The use of digital technologies has opened up access to the primary sources that are fundamental to humanities scholars. Whether this is through straightforward digital photography, audio capture of oral histories, or more advanced techniques that give access to three-dimensional objects and landscapes, the ability to understand sources in detail without needing access to original artefacts has enabled new research and democratised fields of study.
As these technologies develop, new methods have been developed of enhancing and displaying features of artefacts that have been otherwise hidden. 3D scanning and photogrammetry have allowed the analysis of object use, and enable us to print 3D surrogates that can be handled and explored. Techniques such as RTI allow the enhancement of surface structure, making worn and difficult inscriptions more readable. And methods such as multi-spectral imaging reveal new secrets such as the composition of pigments and inks, and the ability to isolate textual features.
Underlying this is a methodical and scientific approach to imaging that aims to preserve and protect the original sources, that is gathered under the umbrella of Digital Humanities. Many of these methods are new to humanities study, though they have been prevalent in other disciplines for some time. The application of digital methods to the study of human cultures, languages and arts remains an exciting field of development.
Digital media are increasingly popular in museum exhibitions, and a growing number of heritage institutions and museums are undertaking 3D digitisation of their collections to develop engaging displays for in-person audiences as well as online. Digitisation can also supplement traditional techniques for preserving and documenting physical cultural heritage, and enable investigations and research without the need for physical access.
One key benefit of digitising 3D objects is the possibility of sharing them online, opening accessibility to much wider audiences than was previously possible. For example:
There are a number of widely used techniques for creating 3-dimensional representations of objects. Each places emphasis on a different aspect of the representation, whether this is the visual effect, the accurate capture of colour or shape, the enhancement of certain features, or the creation of 3D surrogates through use of 3D printing.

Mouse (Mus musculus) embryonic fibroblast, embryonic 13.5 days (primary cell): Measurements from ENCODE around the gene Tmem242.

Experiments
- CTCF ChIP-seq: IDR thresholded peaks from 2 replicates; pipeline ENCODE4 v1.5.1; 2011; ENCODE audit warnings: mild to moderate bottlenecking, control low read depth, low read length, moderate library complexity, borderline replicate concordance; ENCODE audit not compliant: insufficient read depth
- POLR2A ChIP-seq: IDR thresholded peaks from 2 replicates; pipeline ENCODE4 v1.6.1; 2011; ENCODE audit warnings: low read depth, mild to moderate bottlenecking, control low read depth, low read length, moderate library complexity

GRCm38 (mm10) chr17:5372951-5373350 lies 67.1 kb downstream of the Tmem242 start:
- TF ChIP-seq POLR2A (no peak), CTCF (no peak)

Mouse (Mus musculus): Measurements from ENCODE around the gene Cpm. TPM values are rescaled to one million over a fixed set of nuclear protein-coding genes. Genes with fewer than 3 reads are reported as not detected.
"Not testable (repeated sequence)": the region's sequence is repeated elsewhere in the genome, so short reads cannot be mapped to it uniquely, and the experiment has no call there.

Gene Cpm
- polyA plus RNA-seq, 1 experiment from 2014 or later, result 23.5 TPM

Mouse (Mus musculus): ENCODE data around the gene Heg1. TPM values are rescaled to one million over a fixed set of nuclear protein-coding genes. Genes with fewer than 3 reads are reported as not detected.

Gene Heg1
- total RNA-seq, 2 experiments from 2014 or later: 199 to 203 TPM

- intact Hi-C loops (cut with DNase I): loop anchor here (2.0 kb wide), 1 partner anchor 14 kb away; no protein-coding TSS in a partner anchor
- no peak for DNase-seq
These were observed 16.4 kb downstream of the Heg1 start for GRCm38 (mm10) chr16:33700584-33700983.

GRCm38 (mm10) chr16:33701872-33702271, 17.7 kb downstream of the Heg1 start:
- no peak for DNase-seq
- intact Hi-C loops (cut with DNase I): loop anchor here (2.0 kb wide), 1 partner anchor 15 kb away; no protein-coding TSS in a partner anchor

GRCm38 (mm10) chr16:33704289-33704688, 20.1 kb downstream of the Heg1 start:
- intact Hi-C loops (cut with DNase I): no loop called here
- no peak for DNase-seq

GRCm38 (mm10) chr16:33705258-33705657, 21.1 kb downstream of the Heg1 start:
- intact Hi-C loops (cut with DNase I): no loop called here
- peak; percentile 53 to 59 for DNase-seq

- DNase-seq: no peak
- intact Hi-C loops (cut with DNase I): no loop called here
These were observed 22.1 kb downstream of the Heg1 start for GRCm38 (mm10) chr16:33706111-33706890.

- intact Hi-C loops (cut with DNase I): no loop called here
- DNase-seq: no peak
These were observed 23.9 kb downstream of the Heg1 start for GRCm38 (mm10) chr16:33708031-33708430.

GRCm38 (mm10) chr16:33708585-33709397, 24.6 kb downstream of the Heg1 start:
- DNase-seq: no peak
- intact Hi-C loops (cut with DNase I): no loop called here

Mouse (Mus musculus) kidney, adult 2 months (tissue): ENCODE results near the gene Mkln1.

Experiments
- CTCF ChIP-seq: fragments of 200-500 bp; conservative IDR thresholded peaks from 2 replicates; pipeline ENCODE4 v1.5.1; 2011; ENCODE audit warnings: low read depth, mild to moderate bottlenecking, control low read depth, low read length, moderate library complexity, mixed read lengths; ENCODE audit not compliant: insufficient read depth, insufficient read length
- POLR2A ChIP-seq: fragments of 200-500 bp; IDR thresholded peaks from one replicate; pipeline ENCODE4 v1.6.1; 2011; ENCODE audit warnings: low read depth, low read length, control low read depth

Photogrammetry has developed from techniques of stereoscopy and structure from motion to become a general-purpose tool to capture and create objects and landscapes. It takes still images of a scene from viewpoints all around a given subject, and using the embedded metadata and other information in the images, recreates the structure and surface colour of the subject. It can produce highly accurate results if the process of taking images is carefully controlled.
Structured Light Scanning allows a more interactive process of creating a 3D surrogate. The scanner throws a pattern of light across an object, and uses sensors to read the reflected pattern, discerning the surface shape from this in real time. On some models of scanner, cameras capture colour information in addition, to create a wire frame model with an overlay or skin of texture and colour.
Laser Scanning provides a means to capture large structures, such as archaeological sites or buildings. The scanner is placed at appropriate locations around the site, and the structure of the scene is calculated from the time-of-flight of a laser beam cast around the scanner. Placement of the scanner is crucial, and usually multiple captured scenes are merged to create a full view of the site.
Reflectance Transformation Imaging is a method for extracting 3-dimensional surface data from a single viewpoint. By varying the lighting angles in a controlled manner, it creates a matrix of surface 'normals' that indicate the direction of reflected light from the surface. The result is an interactive image, where the light source can be moved digitally to provide an almost 3-dimensional view of the object. This representation of the surface can be enhanced mathematically to exaggerate the surface relief, and can produce views of marks, inscriptions and indentations on surfaces to assist in reading or for scientific understanding, e.g. butchery marks on bones or tool marks on bindings.